In Parts I & II of this series on the history behind the movie, I talked about several major historical events of the times and a couple of my favorite anecdotes that made it into the film. In Part III, I’ll look at the major characters, how they were portrayed in the film and what we know about their real lives. Because I’ve written so extensively about Hypatia (essays, guest blogs, and a novel,) I’ll save her for last. (more…)

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Agora Movie posterIn Part I of this series, I talked about some of the controversy surrounding this film and dealt with a few of the historical events depicted: the fire-walking Christian, Hypatia’s science and students, and (one of my favorite stories) the bloody handkerchief. In Part II, I continue with the events depicted in the movie including the destruction of the Temple of Serapis and the Great Library, the expulsion of the Jews from Alexandria, and Hypatia’s murder. In Part III, I’ll deal with the characters. Again, for those who haven’t seen the movie – spoilers! (more…)

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Finally! The movie Agora starring Rachel Weisz as Hypatia, the Lady Philosopher of Alexandria made it to the US shores. I’ve been following the controversy around this film for several months. Alejandro Amenábar wrote (with Mateo Gil) and directed this English language film with an international cast.  Because it shows early Christians as intolerant and murderous, it kicked up some dust in Catholic European countries. There was even some talk about whether it would make it across the pond. In New York City, it is only in two “art house” theaters, hardly a major release, but it did garner a “critics’ choice” designation by the New York Times.

But, why was I excited? Because the movie is about my people and my events; characters and times I’ve studied and lived with for over twenty years; characters and events featured in my book Selene of Alexandria. Normally, I’ll go to a historical movie with some relish, but this time it was with eager anticipation and some trepidation. Would the writers/director get it right—the setting, the politics, my beloved characters? And here’s the answer: big picture yes, details no.  For the record, this is not a movie review. I’ll leave the assessment of Agora’s worth as a piece of art to others. For those who haven’t seen the movie, there are spoilers.  But if you know the story of Hypatia, you basically know the movie plot. What I talk about is the history behind the movie-what the writers/director got right and what (in my opinion) they got wrong. (more…)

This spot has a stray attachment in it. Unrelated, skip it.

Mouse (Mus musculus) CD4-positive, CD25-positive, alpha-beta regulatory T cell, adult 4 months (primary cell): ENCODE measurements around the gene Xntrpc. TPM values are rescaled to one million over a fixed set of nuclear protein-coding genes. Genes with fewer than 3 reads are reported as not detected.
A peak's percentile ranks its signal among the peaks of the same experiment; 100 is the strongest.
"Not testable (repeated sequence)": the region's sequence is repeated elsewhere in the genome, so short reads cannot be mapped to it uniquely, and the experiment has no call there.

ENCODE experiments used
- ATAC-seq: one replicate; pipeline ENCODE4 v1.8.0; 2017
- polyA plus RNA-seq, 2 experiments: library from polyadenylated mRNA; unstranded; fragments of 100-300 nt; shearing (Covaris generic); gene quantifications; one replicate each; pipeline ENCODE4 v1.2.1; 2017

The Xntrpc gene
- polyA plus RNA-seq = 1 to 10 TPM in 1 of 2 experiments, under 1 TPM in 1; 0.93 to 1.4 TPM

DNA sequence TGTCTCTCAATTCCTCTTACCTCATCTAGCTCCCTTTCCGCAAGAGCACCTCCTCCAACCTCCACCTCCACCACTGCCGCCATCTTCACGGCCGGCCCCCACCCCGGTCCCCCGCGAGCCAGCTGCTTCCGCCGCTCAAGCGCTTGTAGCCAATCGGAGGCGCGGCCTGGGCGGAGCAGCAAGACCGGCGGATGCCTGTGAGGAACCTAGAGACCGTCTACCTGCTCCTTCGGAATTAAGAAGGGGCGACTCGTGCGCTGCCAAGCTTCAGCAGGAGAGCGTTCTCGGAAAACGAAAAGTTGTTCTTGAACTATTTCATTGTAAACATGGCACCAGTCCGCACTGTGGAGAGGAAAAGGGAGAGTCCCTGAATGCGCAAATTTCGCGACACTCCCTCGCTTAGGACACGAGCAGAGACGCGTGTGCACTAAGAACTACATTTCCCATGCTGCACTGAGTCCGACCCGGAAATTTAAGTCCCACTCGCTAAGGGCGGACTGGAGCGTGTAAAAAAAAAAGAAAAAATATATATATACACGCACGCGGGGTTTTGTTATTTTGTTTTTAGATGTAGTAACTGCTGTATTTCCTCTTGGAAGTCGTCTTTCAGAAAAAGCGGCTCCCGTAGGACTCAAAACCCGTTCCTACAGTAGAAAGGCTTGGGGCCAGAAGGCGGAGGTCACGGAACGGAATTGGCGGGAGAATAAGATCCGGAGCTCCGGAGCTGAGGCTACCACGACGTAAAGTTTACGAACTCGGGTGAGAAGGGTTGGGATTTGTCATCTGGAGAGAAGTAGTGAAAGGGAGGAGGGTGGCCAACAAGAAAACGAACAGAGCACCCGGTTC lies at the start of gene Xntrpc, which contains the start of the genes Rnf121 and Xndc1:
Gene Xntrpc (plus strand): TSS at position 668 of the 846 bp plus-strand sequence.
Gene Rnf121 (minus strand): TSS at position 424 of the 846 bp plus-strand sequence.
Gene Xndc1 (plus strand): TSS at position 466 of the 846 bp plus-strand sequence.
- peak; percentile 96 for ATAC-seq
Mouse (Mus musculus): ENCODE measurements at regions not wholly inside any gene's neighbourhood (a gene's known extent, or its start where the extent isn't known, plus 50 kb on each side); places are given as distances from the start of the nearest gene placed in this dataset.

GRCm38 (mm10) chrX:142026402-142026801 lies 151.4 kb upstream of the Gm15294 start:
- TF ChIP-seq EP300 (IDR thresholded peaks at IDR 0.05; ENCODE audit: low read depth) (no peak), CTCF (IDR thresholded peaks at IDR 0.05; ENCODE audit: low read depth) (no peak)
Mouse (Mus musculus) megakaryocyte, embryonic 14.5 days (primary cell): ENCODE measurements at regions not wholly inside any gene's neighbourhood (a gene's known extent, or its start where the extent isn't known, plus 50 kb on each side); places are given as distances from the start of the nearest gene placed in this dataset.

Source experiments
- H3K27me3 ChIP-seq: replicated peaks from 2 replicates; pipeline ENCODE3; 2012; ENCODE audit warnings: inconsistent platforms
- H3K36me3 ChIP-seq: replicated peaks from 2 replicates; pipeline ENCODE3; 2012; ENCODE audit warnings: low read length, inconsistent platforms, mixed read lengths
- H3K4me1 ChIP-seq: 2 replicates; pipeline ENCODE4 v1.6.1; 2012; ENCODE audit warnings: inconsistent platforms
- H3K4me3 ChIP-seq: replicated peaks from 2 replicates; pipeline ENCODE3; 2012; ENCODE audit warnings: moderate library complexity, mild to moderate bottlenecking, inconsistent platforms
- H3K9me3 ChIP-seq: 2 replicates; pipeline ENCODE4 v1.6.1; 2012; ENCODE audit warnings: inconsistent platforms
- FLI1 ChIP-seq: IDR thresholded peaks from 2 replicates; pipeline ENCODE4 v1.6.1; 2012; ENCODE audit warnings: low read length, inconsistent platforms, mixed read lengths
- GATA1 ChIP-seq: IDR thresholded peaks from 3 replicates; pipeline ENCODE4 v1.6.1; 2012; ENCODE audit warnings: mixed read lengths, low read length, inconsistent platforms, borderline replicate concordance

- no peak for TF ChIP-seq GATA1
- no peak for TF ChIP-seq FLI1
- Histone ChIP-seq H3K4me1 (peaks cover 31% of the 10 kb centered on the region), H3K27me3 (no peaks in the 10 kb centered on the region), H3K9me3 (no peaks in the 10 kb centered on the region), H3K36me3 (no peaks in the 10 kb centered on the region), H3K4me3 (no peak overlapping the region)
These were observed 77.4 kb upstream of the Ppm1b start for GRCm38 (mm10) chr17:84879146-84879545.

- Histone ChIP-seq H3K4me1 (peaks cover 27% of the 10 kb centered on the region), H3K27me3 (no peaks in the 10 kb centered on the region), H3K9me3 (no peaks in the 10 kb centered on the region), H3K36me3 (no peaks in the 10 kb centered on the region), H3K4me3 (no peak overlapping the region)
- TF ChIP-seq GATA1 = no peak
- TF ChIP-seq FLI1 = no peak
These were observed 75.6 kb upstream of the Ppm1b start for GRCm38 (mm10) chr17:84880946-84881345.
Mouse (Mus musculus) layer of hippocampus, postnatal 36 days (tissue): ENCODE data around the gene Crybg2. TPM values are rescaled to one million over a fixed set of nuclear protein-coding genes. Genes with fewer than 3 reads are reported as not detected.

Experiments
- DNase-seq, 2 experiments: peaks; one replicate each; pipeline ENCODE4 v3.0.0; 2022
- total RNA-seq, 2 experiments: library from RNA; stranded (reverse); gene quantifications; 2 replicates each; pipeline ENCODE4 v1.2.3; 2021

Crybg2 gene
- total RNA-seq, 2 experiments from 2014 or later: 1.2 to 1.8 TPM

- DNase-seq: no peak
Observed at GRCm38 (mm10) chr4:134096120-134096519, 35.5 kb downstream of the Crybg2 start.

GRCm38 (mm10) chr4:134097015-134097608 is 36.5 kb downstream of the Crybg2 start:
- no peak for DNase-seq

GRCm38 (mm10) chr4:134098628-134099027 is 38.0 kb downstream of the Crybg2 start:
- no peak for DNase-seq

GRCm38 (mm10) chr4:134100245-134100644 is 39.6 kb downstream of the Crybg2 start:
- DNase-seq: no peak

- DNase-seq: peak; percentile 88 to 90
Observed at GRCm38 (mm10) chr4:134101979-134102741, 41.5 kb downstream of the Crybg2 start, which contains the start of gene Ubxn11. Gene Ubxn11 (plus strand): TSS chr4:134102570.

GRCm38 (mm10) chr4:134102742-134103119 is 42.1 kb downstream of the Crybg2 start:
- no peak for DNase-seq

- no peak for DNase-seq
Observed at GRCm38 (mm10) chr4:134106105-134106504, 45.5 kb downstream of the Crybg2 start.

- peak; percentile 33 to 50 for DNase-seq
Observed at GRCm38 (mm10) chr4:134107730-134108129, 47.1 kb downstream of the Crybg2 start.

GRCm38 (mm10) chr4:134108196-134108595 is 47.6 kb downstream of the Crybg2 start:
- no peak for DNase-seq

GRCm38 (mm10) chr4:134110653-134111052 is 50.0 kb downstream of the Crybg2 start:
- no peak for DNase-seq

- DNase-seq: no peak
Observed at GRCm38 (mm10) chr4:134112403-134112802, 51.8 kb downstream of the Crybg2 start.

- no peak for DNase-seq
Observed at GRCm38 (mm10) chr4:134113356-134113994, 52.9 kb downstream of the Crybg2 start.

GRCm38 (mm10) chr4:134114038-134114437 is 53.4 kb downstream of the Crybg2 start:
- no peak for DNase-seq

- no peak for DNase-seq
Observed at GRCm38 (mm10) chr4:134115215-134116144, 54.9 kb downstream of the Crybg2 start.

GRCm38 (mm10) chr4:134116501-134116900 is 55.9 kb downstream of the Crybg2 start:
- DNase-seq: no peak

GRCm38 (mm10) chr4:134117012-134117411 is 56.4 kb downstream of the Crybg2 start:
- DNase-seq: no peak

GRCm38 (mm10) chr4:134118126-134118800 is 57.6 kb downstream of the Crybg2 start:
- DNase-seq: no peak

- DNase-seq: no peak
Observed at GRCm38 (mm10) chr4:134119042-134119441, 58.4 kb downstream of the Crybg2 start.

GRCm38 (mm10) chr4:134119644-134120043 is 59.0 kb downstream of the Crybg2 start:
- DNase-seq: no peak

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Gladiator CD CoverThis is the first of a series of essays/reviews on “sword and sandals” epics from movies and TV shows during the past few years.  I love history and historical fiction.  I love to read it, write it and watch it.  When an epic hits the big screen, I eagerly plunk down my money, buy popcorn, cheer the good guys, and boo the bad guys.  It’s fun, but I have no illusions about the accuracy of the historical content.  Movie producers are first and foremost entertainers who want to earn a profit from their product.  Part of the entertainment for me is seeing what they get right and what they get wrong.

My first review is for Gladiator directed by Ridley Scott, which came out in 2000.  I watched it in the theater and recently reviewed the DVD.  So let’s check the facts: (more…)